Succession planning and business transformation

Succession planning and business transformation

Succession planning with the new inheritance law

The new inheritance law, effective from January 1, 2023, will offer more freedom in estate planning. This law reduces the legal reserves – the untouchable part of the inheritance guaranteed to legal heirs like descendants and the spouse. Although heirs will still have their inheritance protected by statutory reserves, these will be smaller, increasing the disposable portion of the estate. Currently, an individual can dispose of only a quarter of their estate, which will increase to half with the new law.
From January 2023, entrepreneurs will have more freedom to dispose of half of their succession. This change significantly facilitates the transfer of a family business to a descendant.

Family business succession can lead to conflicts among heirs, potentially resulting in the business’s fragmentation or liquidation to settle the inheritance. The new law will allow entrepreneurs to use a will or inheritance agreement to give more to the descendant taking over the business, ensuring its preservation.

Currently, the law does not regulate the transfer of a business upon the owner’s death. Entrepreneurs need to make arrangements, such as a will or inheritance pact, to ensure their business’s succession.

The implementation of the new inheritance law is an excellent opportunity to review succession and planning options with legal experts.

Transforming an individual business into a capital company

As your business grows, transforming your individually operated business into a capital company, like a Sàrl or SA, can be beneficial.
Many businesses start as individual enterprises, offering lower start-up costs, fewer administrative formalities, and tax advantages of not having profits taxed twice (at both the company and entrepreneur levels).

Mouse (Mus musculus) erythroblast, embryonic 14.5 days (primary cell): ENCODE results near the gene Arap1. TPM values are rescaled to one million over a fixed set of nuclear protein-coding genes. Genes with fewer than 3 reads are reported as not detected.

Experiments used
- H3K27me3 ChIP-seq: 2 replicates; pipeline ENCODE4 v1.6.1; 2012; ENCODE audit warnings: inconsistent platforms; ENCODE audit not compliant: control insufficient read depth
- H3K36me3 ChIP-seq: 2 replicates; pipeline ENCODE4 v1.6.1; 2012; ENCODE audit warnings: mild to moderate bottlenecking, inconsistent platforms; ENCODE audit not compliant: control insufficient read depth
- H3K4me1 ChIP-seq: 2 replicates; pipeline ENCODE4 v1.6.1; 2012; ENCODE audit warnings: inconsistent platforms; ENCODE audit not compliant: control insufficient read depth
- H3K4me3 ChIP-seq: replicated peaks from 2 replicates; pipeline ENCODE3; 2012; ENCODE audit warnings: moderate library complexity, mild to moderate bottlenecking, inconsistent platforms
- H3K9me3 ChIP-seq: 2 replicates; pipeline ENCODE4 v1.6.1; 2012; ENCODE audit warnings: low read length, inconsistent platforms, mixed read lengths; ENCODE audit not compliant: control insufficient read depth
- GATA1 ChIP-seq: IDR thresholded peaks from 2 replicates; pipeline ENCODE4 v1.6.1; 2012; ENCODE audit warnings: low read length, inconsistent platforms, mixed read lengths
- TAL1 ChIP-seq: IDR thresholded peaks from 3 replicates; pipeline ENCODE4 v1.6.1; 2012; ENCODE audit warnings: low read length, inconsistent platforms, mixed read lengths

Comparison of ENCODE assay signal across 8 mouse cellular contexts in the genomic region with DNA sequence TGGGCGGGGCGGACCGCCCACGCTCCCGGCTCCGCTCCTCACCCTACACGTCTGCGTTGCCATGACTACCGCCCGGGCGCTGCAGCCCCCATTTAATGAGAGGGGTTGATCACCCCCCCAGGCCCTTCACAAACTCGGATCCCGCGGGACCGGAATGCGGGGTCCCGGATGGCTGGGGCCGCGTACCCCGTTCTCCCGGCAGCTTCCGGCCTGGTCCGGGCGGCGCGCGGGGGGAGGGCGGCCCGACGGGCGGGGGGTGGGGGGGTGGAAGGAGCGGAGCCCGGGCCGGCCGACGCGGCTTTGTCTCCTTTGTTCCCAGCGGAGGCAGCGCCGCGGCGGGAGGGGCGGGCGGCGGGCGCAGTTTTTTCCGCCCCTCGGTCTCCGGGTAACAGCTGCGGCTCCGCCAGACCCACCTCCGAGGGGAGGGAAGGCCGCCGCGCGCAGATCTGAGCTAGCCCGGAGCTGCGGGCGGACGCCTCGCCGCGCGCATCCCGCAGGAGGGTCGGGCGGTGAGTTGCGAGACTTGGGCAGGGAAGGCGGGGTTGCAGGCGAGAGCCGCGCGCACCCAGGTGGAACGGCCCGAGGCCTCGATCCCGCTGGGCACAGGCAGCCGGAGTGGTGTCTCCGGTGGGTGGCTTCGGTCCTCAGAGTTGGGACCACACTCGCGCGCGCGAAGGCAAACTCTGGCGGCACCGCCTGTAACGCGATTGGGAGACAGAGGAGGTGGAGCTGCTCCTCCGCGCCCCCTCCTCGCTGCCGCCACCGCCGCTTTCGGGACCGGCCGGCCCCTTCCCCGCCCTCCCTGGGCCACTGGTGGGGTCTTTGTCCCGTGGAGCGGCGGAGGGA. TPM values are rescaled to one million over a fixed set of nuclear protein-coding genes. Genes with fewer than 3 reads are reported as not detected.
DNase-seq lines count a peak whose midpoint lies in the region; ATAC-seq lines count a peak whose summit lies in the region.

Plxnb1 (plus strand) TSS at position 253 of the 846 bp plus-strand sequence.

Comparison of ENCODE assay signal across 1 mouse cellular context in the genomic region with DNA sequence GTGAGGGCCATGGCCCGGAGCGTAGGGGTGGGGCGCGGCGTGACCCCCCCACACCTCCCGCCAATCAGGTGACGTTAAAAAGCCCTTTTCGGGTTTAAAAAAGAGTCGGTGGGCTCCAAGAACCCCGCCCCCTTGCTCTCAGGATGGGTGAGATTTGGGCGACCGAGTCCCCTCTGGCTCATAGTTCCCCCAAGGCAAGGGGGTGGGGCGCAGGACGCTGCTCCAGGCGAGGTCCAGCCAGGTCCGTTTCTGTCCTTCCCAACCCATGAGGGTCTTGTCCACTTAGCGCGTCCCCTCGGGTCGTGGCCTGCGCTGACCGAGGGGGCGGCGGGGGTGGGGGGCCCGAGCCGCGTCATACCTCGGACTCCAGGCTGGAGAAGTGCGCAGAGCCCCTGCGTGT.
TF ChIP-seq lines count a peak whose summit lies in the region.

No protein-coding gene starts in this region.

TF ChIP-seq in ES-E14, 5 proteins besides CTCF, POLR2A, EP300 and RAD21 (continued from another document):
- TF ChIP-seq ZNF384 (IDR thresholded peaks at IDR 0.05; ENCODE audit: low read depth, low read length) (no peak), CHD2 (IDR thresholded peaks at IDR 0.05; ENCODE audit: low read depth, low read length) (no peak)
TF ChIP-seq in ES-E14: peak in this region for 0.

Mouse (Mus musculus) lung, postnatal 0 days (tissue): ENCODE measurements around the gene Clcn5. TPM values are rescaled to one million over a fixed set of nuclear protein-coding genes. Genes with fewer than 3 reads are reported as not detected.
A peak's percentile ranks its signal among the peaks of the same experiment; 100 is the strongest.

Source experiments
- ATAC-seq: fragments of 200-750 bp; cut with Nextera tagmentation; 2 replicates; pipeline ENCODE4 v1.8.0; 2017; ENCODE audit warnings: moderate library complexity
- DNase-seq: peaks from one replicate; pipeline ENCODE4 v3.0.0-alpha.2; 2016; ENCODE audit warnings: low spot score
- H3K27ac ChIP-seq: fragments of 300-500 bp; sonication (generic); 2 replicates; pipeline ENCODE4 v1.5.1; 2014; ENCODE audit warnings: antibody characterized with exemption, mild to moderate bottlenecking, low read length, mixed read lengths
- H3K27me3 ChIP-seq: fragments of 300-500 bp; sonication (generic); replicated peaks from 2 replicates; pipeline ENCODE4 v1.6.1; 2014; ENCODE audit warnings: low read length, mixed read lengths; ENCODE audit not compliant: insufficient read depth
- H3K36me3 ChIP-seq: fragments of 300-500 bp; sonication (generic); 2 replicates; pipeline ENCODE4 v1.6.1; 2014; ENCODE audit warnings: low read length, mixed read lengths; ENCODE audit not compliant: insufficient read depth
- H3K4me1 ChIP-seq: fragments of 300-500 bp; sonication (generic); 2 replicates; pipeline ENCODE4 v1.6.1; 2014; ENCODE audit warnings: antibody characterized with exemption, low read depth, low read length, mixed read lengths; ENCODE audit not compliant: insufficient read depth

However, an individual enterprise may not be ideal for growing a commercial activity. There is unlimited liability, with the entrepreneur personally responsible for business debts. Additionally, individual enterprises cannot easily access new investors or associates and are often perceived as small-scale operations by clients and commercial partners.

The new capital company is created by the “in-kind contribution” of the individual business. Transforming an individual enterprise into a capital company involves several steps. These include preparing a balance sheet for the individual business, drafting an in-kind contribution contract, a foundation report, and a verification report, followed by a constitutive assembly.

Several conditions must be met, and legal issues addressed, to ensure the transformation aligns with your interests without adverse consequences. For instance, it’s crucial that ownership proportions remain unchanged in the transformation, as the entrepreneur should initially hold all the capital. Bringing in an investor at this stage could be seen as a partial transfer, with potential civil and tax implications.

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